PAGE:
Tackling Diarrhea, Pneumonia Could Save 2M Children, According To UNICEF Report
"Two million of the world's poorest children could be saved by introducing routine vaccination programs against diarrhea and pneumonia," according to a new report (.pdf) from UNICEF, BBC News reports (6/8). "Pneumonia and diarrhea account for nearly one-third of the deaths among children under five globally," the Guardian writes, adding, "Nearly 90 percent of deaths from pneumonia and diarrhea occur in sub-Saharan Africa and South Asia" (Tran, 6/8). The report "identifies a tremendous opportunity to narrow the child survival gap both among and within countries by increasing commitment, attention and funding," according to a press release from UNICEF (6/8).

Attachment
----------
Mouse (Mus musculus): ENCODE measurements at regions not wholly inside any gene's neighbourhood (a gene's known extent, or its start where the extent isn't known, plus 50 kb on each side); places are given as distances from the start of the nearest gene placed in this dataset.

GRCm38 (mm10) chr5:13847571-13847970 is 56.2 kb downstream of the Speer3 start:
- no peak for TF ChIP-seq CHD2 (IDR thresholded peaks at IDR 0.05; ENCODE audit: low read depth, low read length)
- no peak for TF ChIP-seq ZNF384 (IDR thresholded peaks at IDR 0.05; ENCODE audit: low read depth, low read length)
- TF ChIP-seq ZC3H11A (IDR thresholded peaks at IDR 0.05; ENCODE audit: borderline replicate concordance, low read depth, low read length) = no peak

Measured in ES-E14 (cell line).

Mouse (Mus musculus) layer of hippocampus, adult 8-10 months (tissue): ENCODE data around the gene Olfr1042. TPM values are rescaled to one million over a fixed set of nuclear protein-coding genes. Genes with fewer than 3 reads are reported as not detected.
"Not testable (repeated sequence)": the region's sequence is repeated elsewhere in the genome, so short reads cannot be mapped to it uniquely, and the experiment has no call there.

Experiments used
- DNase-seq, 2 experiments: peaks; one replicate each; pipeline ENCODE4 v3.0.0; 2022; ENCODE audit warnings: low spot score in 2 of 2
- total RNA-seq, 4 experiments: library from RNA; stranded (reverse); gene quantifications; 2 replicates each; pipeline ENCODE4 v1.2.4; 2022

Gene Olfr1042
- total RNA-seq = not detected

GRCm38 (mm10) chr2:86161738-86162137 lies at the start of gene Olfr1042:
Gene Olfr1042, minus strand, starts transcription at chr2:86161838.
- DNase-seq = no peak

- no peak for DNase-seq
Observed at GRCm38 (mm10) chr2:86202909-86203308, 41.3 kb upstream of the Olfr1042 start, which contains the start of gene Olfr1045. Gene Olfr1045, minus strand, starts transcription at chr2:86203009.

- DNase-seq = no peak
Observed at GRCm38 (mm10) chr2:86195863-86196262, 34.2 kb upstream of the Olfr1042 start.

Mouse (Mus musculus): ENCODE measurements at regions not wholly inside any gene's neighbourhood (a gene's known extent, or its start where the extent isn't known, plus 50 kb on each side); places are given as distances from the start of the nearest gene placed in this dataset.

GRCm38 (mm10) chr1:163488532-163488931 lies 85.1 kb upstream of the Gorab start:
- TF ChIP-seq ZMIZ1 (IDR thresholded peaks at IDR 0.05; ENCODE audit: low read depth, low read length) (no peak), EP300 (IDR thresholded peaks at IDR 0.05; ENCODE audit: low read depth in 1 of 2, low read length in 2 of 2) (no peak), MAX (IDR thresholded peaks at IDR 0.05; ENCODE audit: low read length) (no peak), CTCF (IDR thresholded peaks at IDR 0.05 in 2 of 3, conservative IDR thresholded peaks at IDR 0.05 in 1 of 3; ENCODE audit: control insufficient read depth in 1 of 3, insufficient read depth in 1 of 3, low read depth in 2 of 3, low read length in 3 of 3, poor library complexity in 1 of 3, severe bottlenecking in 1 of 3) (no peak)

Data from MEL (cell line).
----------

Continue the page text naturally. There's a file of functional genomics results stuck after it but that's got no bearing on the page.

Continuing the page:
"'Scaling up simple interventions could overcome two of the biggest obstacles to increasing child survival (and) help give every child a fair chance to grow and thrive,' said Anthony Lake, executive director of [UNICEF]," Reuters reports. "The study called for coherent and reliable distribution plans for new vaccines against the major causes of pneumonia and diarrhea -- including the influenza virus, rotavirus and pneumococcal bacteria," the news service adds (Pierson, 6/8). The report "is being issued shortly before the launch of a major global initiative on child survival in Washington, D.C. on [June] 14-15," the UNICEF press release notes (6/8).This is part of the KHN Morning Briefing, a summary of health policy coverage from major news organizations. Sign up for an email subscription.